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  #1  
Old 25 Jul 2010
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Wadi Halfi Ferry and Roads

Dear All, just about to start the bit from Egypt to Sudan and hoped a few questions could be answered.

Out of Wadi Halfi there are 2 roads, I am presuming most people go down the one by the Nile as it seems a little more populated.
If so is this road a track or is it loose sand just thinking about the tires I will need.
Finally does anybody know the process of booking the ferry, can I do it from Cairo and what do I need to do. If anybody has an idea about the prices as well for 1 person and 1 motorbike that would be great.

Thanks for help
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  #2  
Old 25 Jul 2010
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Wadi Halfa to Dongola (the Nile way) was nearly finished in 2008.....and Im now told its finished. So should be tar all the way. I have a friend who recently took the other way, and ended up driving on the rail tracks for quite a while due to the sand. I have only personally done the Nile road, and there is a quite a lot of villages and people about.

For the ferry, I always used Midhat to help (mixed opinions here on the Hubb about him, do a search and read the various posts). All I can say from a personal point of view is that for a reasonable fee he and his extended family will make your life a lot less stressful.
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  #3  
Old 27 Jul 2010
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Hi Dave, Do I buy my ticket on arriving in Wadi Halfa or does that get done before. Expecting to arrive on the Saturday for the Monday sailing. Can you remember the prices of tickets and Midhat's fee. Thanks for the extra info.
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  #4  
Old 28 Jul 2010
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ferry cost

Hi there,

Yes,we passed same route on June 15 on our way to Cape Town(currently Windhoek-Namibia).So,we payed 320 EGP per person 2nd class(deck) and 253 EGP per motorbike.Try to call Mr.Sallah-Nile River Transport Co. in advance to arrange 1st class cabin(if you want) his mobile-018 316926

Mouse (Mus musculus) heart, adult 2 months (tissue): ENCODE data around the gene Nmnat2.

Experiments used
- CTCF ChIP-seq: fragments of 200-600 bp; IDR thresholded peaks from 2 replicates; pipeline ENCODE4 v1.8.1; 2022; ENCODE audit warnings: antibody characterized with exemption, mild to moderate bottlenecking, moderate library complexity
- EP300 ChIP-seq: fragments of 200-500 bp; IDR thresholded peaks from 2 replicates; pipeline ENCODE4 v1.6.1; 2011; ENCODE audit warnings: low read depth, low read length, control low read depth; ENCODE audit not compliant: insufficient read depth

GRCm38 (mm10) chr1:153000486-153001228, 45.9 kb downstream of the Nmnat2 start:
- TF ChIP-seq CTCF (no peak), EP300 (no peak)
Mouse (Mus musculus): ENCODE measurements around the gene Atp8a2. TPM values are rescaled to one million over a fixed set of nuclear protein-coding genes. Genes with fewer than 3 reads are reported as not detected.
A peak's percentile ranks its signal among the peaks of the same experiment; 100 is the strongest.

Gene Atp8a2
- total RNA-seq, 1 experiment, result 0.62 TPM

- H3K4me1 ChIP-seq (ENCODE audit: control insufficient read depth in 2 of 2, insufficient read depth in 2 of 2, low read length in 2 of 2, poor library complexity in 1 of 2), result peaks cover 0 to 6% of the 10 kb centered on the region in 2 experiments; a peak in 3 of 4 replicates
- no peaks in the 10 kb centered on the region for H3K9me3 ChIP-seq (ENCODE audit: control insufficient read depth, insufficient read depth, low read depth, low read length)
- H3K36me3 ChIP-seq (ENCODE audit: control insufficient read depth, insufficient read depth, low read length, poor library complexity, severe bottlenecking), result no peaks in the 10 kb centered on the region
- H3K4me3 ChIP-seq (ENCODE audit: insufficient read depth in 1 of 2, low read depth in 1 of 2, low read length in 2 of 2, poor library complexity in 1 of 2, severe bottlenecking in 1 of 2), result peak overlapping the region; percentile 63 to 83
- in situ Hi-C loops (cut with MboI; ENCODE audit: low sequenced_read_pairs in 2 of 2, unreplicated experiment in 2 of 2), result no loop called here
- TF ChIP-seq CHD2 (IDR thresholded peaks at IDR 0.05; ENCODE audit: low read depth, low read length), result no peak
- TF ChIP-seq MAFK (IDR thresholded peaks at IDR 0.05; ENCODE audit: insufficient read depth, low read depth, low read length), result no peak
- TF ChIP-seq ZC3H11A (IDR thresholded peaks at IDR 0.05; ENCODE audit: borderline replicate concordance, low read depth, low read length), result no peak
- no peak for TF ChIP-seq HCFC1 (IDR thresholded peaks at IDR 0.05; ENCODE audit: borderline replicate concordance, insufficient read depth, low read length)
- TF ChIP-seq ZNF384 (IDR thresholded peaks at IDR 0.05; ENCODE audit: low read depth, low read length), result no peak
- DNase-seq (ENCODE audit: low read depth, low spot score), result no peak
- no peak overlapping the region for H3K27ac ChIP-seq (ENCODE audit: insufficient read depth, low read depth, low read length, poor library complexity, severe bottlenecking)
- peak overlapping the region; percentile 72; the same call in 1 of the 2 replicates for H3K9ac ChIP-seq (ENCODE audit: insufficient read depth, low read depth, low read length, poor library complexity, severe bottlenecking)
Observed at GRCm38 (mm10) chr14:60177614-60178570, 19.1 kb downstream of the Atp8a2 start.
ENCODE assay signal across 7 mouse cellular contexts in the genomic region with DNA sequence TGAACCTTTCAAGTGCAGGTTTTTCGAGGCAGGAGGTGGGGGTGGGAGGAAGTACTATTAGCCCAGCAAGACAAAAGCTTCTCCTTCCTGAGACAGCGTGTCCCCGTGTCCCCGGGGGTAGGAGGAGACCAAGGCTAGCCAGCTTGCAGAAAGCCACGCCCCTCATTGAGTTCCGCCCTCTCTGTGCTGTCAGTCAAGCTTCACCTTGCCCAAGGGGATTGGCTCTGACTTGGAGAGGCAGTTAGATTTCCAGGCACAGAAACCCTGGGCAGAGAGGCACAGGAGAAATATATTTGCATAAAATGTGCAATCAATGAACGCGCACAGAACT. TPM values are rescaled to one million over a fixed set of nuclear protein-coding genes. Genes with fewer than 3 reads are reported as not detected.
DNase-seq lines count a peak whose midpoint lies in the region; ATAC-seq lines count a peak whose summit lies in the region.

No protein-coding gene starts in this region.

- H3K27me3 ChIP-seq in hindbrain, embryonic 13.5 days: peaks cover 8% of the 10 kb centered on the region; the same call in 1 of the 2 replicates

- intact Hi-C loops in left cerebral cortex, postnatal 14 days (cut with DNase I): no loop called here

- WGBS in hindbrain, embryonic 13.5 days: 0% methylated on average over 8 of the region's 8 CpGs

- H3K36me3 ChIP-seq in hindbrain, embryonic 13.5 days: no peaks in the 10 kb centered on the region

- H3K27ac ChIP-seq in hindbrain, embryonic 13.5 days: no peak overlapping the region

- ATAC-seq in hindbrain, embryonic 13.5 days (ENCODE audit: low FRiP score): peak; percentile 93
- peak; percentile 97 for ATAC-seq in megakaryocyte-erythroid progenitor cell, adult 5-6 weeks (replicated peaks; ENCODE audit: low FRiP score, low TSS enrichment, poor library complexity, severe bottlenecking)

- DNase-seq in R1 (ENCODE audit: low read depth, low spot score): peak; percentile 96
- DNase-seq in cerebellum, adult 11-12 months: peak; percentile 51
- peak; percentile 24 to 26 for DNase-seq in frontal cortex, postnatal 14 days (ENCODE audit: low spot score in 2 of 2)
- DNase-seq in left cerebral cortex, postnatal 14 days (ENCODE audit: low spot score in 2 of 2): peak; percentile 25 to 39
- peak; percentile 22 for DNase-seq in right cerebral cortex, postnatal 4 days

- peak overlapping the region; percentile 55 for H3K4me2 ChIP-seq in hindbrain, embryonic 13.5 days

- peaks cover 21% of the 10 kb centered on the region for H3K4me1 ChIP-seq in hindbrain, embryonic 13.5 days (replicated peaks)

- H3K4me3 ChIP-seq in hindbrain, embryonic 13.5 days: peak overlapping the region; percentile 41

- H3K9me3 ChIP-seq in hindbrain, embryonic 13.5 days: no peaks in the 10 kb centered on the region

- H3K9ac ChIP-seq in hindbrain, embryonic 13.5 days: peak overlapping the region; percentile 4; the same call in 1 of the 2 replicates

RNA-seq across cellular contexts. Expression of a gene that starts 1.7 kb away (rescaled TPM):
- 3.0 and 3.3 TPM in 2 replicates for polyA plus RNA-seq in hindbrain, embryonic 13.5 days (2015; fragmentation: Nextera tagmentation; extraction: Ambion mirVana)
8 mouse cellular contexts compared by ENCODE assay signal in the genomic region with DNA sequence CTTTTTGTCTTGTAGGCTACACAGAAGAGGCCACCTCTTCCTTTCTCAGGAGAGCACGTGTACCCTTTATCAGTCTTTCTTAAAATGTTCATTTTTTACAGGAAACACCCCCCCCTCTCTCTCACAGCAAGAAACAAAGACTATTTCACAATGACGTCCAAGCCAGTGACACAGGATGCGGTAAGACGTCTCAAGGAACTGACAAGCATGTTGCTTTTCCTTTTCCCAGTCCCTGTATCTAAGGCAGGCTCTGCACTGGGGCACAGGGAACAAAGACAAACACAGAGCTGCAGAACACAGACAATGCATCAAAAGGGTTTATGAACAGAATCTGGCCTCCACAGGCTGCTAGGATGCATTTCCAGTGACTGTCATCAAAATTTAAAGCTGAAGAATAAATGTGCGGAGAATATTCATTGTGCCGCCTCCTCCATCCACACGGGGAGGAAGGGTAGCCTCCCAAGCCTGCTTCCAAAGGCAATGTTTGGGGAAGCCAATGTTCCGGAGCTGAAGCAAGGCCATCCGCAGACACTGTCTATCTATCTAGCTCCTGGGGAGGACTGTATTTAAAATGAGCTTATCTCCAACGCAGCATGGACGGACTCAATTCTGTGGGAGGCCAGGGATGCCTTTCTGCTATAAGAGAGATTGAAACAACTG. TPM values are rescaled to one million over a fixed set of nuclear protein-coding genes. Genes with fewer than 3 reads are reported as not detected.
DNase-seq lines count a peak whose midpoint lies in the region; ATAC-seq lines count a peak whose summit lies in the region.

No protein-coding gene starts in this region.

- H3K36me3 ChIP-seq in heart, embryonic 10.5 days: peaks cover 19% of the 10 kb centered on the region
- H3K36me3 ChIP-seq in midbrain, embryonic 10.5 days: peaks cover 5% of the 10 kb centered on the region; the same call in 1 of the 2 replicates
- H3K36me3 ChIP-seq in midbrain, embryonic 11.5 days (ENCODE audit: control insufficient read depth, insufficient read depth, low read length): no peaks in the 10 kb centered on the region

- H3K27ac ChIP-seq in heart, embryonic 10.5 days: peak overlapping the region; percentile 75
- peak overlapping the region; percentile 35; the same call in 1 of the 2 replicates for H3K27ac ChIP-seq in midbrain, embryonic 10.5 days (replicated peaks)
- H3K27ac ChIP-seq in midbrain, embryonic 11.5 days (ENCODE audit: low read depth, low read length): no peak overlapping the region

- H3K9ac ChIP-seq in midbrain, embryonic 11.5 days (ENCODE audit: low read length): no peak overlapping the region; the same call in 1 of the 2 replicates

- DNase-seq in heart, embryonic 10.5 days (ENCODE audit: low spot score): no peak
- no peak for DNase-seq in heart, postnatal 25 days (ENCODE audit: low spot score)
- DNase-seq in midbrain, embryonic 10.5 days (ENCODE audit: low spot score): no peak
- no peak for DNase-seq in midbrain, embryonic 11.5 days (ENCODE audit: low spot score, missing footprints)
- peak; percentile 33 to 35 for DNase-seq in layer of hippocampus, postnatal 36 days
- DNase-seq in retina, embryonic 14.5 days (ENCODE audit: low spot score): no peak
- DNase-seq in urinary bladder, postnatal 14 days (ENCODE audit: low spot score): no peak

For the road Wadi Halfa-Dongola don't worry fully tarred-brand new!,even Dongola-Karima tarred!

Safe ride!

Cheers,
Simon
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  #5  
Old 28 Jul 2010
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Read this by Birdy

I know there are some older ones on here, but thought I would give a recent one.

Also, most people seem to pay a bit extra for the services of 'Mr Saleh,' on the Egypt side, and 'Magdi,' on the Sud side - which we didn't, so this is a DIY version. We crossed last week, and found it all a bit of a hassle, so thought I would post a walkthrough here, to help anyone following the same way who wants to do it themselves too.

1. Arrive in Aswan city and and find a hotel, the port is around 20k south, over the high dam, and the two old dams. The boat leaves on Monday, so getting in on a Sat or a Sun is a good idea, to give yourself plenty of time. Our boat officially left at 9 AM, but pulled out of the port at 7 PM. This is quite normal - you ask what time the ferry leaves, and most people laugh and tell you 'when it leaves.'

2. Go to 'traffic court.' (10 EP - 1GBP)

This is to attest that you haven't broken any rules, or had an accident. It sounds grand, but it is really just a broken down old building with no sign on, where you show your Egyptian Licence and V5, and sign a piece of paper, and they give you a receipt for the 'traffic police.' (Directions - coming from Aswan to the Dam, take the left before the blue petrol station (there's only the one) and follow the road down past the 'insurance hospital.' It is just behind the hospital. If in doubt, just keep asking for the 'mushtashfa ta'min (insurance hospital.))

3. Go to 'traffic police.' (0 EP - 0 GBP)

The traffic police is more dificult to find. Go back into Aswan City, and just keep asking for 'Shurta Muroor.' Everyone knows where it is. Take your plates off, and hand them, together with your Egyptian licence and the reciept from the 'traffic court,' to whatever police officer you can get the attention of through the scrum. He will give you the all important bit of paper you need to buy a ticket for the ferry.

4. Go to the port, buy ticket. (305 EP per person deck class - 30 GBP)

The ticket office is a little hole in a concrete pillbox 50 metres to the left of the port gates. There are two ticket salespeople, a very helpful man, who speaks beautiful Fusha, and great English, and a woman who is a complete cowbag and only grunts. The scrum to get to the window is typical Egypt, and resulted in 3 fist fights in the two hours I was waiting. If you fancy avoiding it, you can buy tickets from an office near the Tourist Information building in town. They are the same price, but they also sell cabin tickets there, for an extra 90 EP per person. The cabins are air conned, and comfortable, but you don't get the experience of sleeping with the best part of 500 Sudanese people on the deck. They are an awesome people, and well worth saving the money to sit up and chat and smoke with them.